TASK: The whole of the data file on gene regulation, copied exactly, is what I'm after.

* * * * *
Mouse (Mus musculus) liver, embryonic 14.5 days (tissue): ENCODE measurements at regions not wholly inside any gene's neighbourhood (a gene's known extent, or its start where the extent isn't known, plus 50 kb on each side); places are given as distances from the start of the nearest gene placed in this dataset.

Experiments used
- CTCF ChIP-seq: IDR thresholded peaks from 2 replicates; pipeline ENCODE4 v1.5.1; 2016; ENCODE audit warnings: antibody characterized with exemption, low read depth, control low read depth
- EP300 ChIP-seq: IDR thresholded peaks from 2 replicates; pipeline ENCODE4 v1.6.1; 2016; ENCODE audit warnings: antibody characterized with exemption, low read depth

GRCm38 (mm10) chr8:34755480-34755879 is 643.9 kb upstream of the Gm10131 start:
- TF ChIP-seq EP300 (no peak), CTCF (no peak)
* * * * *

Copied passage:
Mouse (Mus musculus) liver, embryonic 14.5 days (tissue): ENCODE measurements at regions not wholly inside any gene's neighbourhood (a gene's known extent, or its start where the extent isn't known, plus 50 kb on each side); places are given as distances from the start of the nearest gene placed in this dataset.

Experiments used
- CTCF ChIP-seq: IDR thresholded peaks from 2 replicates; pipeline ENCODE4 v1.5.1; 2016; ENCODE audit warnings: antibody characterized with exemption, low read depth, control low read depth
- EP300 ChIP-seq: IDR thresholded peaks from 2 replicates; pipeline ENCODE4 v1.6.1; 2016; ENCODE audit warnings: antibody characterized with exemption, low read depth

GRCm38 (mm10) chr8:34755480-34755879 is 643.9 kb upstream of the Gm10131 start:
- TF ChIP-seq EP300 (no peak), CTCF (no peak)